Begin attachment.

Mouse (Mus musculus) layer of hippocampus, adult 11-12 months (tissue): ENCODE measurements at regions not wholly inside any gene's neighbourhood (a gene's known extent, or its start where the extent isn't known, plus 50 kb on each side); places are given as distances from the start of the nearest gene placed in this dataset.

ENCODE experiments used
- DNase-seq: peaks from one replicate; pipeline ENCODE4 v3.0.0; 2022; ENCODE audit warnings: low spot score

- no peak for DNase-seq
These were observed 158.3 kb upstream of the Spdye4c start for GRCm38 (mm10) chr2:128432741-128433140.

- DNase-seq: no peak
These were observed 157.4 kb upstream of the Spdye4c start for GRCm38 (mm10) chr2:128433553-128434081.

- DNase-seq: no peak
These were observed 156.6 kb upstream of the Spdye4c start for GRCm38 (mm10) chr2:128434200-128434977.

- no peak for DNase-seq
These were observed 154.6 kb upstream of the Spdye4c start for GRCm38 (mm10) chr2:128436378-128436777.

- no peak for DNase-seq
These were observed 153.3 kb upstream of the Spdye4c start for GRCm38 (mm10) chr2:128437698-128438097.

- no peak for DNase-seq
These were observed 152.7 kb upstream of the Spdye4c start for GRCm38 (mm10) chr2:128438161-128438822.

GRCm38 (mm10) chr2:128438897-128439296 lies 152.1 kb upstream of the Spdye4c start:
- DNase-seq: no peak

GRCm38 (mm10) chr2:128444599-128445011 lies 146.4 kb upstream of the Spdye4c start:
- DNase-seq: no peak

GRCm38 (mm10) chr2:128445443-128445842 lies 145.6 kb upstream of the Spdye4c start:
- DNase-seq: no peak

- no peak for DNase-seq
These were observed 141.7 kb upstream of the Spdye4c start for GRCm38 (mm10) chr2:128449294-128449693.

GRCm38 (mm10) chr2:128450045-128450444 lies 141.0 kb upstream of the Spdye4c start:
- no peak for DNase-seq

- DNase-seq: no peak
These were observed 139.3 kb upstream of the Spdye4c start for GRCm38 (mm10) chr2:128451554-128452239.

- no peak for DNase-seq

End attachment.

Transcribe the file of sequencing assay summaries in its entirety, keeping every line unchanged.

Mouse (Mus musculus) layer of hippocampus, adult 11-12 months (tissue): ENCODE measurements at regions not wholly inside any gene's neighbourhood (a gene's known extent, or its start where the extent isn't known, plus 50 kb on each side); places are given as distances from the start of the nearest gene placed in this dataset.

ENCODE experiments used
- DNase-seq: peaks from one replicate; pipeline ENCODE4 v3.0.0; 2022; ENCODE audit warnings: low spot score

- no peak for DNase-seq
These were observed 158.3 kb upstream of the Spdye4c start for GRCm38 (mm10) chr2:128432741-128433140.

- DNase-seq: no peak
These were observed 157.4 kb upstream of the Spdye4c start for GRCm38 (mm10) chr2:128433553-128434081.

- DNase-seq: no peak
These were observed 156.6 kb upstream of the Spdye4c start for GRCm38 (mm10) chr2:128434200-128434977.

- no peak for DNase-seq
These were observed 154.6 kb upstream of the Spdye4c start for GRCm38 (mm10) chr2:128436378-128436777.

- no peak for DNase-seq
These were observed 153.3 kb upstream of the Spdye4c start for GRCm38 (mm10) chr2:128437698-128438097.

- no peak for DNase-seq
These were observed 152.7 kb upstream of the Spdye4c start for GRCm38 (mm10) chr2:128438161-128438822.

GRCm38 (mm10) chr2:128438897-128439296 lies 152.1 kb upstream of the Spdye4c start:
- DNase-seq: no peak

GRCm38 (mm10) chr2:128444599-128445011 lies 146.4 kb upstream of the Spdye4c start:
- DNase-seq: no peak

GRCm38 (mm10) chr2:128445443-128445842 lies 145.6 kb upstream of the Spdye4c start:
- DNase-seq: no peak

- no peak for DNase-seq
These were observed 141.7 kb upstream of the Spdye4c start for GRCm38 (mm10) chr2:128449294-128449693.

GRCm38 (mm10) chr2:128450045-128450444 lies 141.0 kb upstream of the Spdye4c start:
- no peak for DNase-seq

- DNase-seq: no peak
These were observed 139.3 kb upstream of the Spdye4c start for GRCm38 (mm10) chr2:128451554-128452239.

- no peak for DNase-seq